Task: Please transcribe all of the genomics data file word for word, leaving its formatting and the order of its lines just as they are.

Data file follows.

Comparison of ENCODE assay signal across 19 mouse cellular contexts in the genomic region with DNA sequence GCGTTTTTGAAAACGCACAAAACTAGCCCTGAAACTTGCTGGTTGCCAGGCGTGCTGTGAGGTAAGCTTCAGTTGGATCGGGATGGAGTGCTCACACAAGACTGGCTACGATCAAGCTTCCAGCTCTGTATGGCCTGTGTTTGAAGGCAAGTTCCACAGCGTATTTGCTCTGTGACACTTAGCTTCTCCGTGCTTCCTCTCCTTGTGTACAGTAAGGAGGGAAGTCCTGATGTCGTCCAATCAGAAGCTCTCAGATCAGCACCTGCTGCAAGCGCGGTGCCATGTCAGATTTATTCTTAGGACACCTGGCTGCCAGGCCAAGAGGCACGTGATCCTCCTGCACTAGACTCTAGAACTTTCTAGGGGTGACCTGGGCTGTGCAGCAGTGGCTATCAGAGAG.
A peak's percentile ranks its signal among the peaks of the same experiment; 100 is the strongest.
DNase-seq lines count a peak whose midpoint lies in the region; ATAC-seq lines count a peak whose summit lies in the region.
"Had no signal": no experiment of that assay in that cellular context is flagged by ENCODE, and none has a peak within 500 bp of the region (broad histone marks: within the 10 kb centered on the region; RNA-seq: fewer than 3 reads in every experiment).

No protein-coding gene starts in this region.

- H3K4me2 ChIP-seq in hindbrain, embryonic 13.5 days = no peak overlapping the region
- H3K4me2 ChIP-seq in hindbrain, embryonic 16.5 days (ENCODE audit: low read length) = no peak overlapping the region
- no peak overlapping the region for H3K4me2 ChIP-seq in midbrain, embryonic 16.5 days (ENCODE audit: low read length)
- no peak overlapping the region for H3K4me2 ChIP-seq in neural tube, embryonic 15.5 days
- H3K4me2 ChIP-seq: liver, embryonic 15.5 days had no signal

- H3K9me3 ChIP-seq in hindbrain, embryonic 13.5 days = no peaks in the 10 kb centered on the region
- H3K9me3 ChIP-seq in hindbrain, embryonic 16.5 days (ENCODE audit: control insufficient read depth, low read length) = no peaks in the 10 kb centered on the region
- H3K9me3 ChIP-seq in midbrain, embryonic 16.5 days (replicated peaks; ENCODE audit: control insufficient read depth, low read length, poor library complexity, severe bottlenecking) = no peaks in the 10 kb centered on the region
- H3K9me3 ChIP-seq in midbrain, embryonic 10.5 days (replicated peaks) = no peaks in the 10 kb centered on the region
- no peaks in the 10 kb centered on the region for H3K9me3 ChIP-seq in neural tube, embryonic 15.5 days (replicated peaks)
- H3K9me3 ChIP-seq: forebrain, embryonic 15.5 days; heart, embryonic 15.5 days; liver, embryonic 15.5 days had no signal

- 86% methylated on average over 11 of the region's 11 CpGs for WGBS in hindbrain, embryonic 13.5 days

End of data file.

Comparison of ENCODE assay signal across 19 mouse cellular contexts in the genomic region with DNA sequence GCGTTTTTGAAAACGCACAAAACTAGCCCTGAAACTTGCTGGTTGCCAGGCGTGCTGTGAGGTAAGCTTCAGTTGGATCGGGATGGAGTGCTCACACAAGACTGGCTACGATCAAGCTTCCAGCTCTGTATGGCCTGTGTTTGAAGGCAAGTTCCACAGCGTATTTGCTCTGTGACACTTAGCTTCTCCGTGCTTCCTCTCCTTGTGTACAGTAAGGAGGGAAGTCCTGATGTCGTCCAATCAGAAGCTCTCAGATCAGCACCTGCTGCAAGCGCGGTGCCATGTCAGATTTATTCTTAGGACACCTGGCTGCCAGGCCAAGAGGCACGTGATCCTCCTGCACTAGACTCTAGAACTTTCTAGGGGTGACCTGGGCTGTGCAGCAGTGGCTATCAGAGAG.
A peak's percentile ranks its signal among the peaks of the same experiment; 100 is the strongest.
DNase-seq lines count a peak whose midpoint lies in the region; ATAC-seq lines count a peak whose summit lies in the region.
"Had no signal": no experiment of that assay in that cellular context is flagged by ENCODE, and none has a peak within 500 bp of the region (broad histone marks: within the 10 kb centered on the region; RNA-seq: fewer than 3 reads in every experiment).

No protein-coding gene starts in this region.

- H3K4me2 ChIP-seq in hindbrain, embryonic 13.5 days = no peak overlapping the region
- H3K4me2 ChIP-seq in hindbrain, embryonic 16.5 days (ENCODE audit: low read length) = no peak overlapping the region
- no peak overlapping the region for H3K4me2 ChIP-seq in midbrain, embryonic 16.5 days (ENCODE audit: low read length)
- no peak overlapping the region for H3K4me2 ChIP-seq in neural tube, embryonic 15.5 days
- H3K4me2 ChIP-seq: liver, embryonic 15.5 days had no signal

- H3K9me3 ChIP-seq in hindbrain, embryonic 13.5 days = no peaks in the 10 kb centered on the region
- H3K9me3 ChIP-seq in hindbrain, embryonic 16.5 days (ENCODE audit: control insufficient read depth, low read length) = no peaks in the 10 kb centered on the region
- H3K9me3 ChIP-seq in midbrain, embryonic 16.5 days (replicated peaks; ENCODE audit: control insufficient read depth, low read length, poor library complexity, severe bottlenecking) = no peaks in the 10 kb centered on the region
- H3K9me3 ChIP-seq in midbrain, embryonic 10.5 days (replicated peaks) = no peaks in the 10 kb centered on the region
- no peaks in the 10 kb centered on the region for H3K9me3 ChIP-seq in neural tube, embryonic 15.5 days (replicated peaks)
- H3K9me3 ChIP-seq: forebrain, embryonic 15.5 days; heart, embryonic 15.5 days; liver, embryonic 15.5 days had no signal

- 86% methylated on average over 11 of the region's 11 CpGs for WGBS in hindbrain, embryonic 13.5 days